We were mildly content. We were thinking of a late ferry and back home to bed in the wee small hours; job done, brand new Voyager on the forecourt by the following Monday. It was bound to attract interest. Good common business sense.
Then it happened. By mid afternoon the country was enshrouded in a familiar blanket of virgin snow. The outside temperature read minus seven. Like some shallow fop I began to fear for the vineyards. But up ahead the sign said FERME! The motorway was closed. Just south of Poitiers we had to transfer to the N road. That’s like our A road. We looked ahead as the road swept before us into the twinkling late afternoon lights of this famous old town. But the lights did not belong to the town. The lights were brake lights.
In my blogs, I never like to use basic expletives but there is no other way I can express our sentiment: “Oh shit.” For an hour nothing moved. In desperation, Steve sitting crestfallen in the driver’s seat phoned back to England to get any news about the traffic in France. But this was 1996. Internet? No, there was Ceefax. Ceefax was great for the latest football scores but for traffic news in mid provincial France? “Tu plaisantes.” What self respecting Englishman would be driving through France whilst the rest of the nation was taking a much needed deep breath between the excesses of Christmas and New Year?
One late evening after too much whisky, we fantasised and romanticised about our heroic expedition through the immaculate Gallic highways. There was a wizened old little man gripping the back of our necks. It’s part of the “slightly drunk” package. Well that little man was standing directly before us laughing until the bell on his jester’s hat began to send an unbearable piercing needle of mocking laughter into our ears. There are untoward noises and there are untoward noises. At the purgatory end may be the sound of an air chisel, the drone of a hoover, nails down a blackboard, Barry Manilow, a happy Liverpool fan or violin practice. (Don’t knock it, they have to start somewhere.) But this little man went beyond that. He was visually gross and constantly beat our ears with the silent sound of static engines.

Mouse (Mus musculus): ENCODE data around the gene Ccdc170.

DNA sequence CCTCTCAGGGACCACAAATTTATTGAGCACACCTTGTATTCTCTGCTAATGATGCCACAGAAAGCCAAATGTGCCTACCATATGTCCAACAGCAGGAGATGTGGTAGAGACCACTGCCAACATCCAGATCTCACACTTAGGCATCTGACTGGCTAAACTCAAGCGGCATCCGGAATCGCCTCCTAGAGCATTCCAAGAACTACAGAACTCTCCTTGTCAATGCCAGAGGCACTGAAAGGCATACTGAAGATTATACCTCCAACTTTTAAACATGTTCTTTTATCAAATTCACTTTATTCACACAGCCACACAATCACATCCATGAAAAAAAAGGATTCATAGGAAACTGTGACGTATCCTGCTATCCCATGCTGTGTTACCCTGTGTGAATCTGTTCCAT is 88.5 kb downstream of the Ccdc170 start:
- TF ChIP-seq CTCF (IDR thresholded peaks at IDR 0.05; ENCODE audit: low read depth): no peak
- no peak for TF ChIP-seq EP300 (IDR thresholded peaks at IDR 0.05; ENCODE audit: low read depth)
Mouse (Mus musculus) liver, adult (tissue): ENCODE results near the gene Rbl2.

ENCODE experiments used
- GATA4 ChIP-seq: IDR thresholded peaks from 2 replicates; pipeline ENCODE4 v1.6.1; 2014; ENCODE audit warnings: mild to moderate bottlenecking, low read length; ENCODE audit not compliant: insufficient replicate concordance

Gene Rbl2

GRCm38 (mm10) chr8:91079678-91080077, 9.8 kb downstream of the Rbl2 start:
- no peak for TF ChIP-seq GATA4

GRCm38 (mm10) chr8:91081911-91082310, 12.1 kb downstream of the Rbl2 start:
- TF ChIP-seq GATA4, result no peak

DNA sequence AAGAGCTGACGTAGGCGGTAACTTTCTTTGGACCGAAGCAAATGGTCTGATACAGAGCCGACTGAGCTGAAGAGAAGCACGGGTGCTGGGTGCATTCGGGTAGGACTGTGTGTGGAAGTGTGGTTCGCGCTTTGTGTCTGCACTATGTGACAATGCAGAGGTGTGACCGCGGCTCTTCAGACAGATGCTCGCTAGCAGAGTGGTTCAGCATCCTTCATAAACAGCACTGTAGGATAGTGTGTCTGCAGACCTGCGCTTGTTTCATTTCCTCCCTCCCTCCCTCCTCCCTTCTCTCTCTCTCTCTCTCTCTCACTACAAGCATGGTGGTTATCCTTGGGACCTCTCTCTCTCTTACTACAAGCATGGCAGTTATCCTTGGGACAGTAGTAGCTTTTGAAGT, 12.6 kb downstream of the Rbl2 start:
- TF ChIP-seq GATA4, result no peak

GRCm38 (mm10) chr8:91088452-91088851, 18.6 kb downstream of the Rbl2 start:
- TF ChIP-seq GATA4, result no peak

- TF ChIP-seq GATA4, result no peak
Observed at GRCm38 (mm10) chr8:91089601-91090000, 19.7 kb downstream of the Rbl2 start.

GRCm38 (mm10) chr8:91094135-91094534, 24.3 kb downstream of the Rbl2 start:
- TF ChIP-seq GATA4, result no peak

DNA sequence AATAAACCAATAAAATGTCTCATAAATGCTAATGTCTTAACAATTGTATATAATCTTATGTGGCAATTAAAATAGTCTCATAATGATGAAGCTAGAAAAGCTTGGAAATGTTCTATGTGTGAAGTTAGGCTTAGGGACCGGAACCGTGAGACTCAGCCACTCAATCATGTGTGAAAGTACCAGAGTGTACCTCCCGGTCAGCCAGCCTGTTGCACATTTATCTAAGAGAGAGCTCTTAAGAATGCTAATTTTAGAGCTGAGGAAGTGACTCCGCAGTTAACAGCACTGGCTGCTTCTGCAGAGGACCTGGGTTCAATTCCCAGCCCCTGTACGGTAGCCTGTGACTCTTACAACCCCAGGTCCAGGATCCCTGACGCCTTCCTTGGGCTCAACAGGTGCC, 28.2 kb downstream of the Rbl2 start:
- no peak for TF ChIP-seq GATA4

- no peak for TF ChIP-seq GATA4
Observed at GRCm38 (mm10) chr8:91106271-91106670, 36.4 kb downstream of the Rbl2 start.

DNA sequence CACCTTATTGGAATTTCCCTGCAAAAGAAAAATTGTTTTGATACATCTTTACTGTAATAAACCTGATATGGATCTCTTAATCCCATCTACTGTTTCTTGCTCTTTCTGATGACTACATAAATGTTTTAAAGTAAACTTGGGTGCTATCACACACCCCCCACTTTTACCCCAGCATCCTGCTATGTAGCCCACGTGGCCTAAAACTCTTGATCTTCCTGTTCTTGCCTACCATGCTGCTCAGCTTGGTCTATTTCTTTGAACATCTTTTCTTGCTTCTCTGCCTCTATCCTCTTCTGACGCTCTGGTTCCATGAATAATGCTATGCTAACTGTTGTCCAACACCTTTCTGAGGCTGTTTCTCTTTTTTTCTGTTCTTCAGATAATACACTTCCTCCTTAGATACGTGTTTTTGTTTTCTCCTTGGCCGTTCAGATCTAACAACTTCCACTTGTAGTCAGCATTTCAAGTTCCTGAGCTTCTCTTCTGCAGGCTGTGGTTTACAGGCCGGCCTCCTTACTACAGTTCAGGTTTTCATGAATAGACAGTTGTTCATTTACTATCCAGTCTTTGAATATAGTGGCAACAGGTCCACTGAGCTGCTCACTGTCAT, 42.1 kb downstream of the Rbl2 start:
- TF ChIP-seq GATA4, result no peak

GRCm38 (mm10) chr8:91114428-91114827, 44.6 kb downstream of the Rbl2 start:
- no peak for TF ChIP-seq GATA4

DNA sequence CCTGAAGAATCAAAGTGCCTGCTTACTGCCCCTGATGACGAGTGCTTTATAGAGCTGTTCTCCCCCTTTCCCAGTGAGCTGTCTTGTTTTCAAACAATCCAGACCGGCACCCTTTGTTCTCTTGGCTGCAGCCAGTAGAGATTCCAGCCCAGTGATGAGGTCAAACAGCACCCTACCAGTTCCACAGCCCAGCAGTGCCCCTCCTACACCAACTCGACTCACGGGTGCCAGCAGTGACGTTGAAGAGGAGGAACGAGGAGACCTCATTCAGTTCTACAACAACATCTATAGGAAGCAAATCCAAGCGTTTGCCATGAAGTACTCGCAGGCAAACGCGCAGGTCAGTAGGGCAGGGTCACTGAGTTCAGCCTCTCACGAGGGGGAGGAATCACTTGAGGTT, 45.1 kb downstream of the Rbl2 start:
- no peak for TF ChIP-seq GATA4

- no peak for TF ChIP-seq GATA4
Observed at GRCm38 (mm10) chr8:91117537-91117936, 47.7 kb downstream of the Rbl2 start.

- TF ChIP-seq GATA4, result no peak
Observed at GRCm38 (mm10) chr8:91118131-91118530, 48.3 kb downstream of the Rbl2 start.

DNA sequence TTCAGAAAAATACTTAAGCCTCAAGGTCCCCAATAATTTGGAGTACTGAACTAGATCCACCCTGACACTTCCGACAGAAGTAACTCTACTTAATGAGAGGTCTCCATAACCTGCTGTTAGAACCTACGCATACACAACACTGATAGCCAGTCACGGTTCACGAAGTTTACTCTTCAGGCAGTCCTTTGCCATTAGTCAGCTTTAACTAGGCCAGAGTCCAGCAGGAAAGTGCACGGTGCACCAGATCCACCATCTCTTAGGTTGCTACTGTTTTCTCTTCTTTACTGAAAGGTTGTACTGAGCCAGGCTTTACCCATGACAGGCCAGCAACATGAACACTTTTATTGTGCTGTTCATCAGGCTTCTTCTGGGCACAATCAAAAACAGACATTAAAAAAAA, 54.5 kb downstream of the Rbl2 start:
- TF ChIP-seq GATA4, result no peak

This stirred us into action. I looked at the map. I can do maps. Just ahead of this moribund snake of doomed steel and plastic was a D road. Steve risked a slip into the abyss of a roadside ditch to gain access. We were off. I was glued to the map. Take me home, country roads.
Oh no, this is another “oh shit” moment. It’s far worse than the plight I am currently relating. I have just inserted that dreadful song into my head. It will grace me with its tortuous presence for the next two days at least. If I crack on It may leave my ears alone for a bit.